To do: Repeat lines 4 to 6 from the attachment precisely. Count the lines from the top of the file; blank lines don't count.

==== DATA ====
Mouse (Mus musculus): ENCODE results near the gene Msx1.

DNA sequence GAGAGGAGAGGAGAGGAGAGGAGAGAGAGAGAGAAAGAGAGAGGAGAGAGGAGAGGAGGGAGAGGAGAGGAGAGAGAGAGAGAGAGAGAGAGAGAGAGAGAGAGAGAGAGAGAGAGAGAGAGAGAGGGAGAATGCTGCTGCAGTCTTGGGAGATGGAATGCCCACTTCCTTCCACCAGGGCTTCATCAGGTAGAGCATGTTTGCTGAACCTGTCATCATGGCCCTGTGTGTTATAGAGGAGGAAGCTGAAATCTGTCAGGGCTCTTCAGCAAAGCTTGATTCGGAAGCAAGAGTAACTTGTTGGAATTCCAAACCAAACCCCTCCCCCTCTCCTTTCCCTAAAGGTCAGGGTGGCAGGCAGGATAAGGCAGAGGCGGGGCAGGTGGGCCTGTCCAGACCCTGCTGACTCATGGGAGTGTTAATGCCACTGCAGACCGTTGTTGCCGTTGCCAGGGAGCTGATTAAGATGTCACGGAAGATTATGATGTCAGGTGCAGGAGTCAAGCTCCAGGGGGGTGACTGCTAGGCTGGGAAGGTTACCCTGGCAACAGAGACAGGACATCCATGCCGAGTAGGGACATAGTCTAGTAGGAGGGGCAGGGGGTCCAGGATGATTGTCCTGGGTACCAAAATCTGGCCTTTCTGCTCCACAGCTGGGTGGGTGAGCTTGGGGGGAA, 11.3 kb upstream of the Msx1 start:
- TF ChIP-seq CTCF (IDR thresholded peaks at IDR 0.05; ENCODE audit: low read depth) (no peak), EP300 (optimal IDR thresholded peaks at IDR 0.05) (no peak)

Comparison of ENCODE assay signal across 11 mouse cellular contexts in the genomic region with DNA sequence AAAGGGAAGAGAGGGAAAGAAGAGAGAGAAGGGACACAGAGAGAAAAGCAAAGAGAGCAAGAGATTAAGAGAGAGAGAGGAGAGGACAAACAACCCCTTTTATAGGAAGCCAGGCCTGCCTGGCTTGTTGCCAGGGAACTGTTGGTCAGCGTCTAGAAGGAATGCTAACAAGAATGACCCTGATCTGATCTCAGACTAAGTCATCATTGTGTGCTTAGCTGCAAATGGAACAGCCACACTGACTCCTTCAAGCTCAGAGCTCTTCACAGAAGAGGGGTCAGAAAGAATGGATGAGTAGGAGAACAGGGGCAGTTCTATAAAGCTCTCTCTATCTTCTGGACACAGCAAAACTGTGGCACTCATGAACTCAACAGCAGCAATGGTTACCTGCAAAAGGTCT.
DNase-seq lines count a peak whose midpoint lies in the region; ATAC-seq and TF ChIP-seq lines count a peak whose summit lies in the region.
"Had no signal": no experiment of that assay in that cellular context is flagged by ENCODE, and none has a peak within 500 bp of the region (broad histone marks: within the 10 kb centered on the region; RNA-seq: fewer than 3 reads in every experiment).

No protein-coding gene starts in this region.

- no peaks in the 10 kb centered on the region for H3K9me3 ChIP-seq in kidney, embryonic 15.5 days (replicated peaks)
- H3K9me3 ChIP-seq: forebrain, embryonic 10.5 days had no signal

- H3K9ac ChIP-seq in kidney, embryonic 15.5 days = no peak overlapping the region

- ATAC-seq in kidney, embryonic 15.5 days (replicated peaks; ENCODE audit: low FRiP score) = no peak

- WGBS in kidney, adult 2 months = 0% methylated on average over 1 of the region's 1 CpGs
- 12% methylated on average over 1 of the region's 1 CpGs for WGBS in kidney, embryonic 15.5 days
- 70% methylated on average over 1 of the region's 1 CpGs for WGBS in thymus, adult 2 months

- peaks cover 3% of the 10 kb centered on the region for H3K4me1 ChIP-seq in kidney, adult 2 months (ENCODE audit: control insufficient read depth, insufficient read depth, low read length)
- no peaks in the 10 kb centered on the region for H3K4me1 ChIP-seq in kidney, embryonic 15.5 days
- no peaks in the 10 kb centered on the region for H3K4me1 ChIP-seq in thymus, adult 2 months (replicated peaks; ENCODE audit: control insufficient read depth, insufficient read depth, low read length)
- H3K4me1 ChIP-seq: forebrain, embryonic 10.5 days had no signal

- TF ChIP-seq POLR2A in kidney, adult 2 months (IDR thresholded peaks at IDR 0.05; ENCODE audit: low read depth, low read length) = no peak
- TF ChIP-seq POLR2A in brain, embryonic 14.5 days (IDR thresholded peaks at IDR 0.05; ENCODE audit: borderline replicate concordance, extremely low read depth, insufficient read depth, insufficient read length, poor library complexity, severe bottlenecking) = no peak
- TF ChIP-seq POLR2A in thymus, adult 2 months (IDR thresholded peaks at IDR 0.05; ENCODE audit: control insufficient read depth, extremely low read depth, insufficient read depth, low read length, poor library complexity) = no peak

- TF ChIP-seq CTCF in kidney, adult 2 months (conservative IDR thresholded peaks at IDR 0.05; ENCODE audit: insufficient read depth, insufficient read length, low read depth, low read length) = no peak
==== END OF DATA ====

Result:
Comparison of ENCODE assay signal across 11 mouse cellular contexts in the genomic region with DNA sequence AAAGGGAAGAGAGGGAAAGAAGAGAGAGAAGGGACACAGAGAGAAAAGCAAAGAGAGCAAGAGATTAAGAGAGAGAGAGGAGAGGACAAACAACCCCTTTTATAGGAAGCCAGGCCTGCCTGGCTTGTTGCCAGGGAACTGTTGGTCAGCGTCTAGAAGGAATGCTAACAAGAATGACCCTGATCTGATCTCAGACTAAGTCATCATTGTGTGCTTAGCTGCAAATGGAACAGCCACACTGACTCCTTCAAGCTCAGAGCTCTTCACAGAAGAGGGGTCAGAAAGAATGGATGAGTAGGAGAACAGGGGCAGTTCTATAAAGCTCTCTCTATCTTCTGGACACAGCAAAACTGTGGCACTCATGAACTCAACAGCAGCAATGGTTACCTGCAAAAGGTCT.
DNase-seq lines count a peak whose midpoint lies in the region; ATAC-seq and TF ChIP-seq lines count a peak whose summit lies in the region.
"Had no signal": no experiment of that assay in that cellular context is flagged by ENCODE, and none has a peak within 500 bp of the region (broad histone marks: within the 10 kb centered on the region; RNA-seq: fewer than 3 reads in every experiment).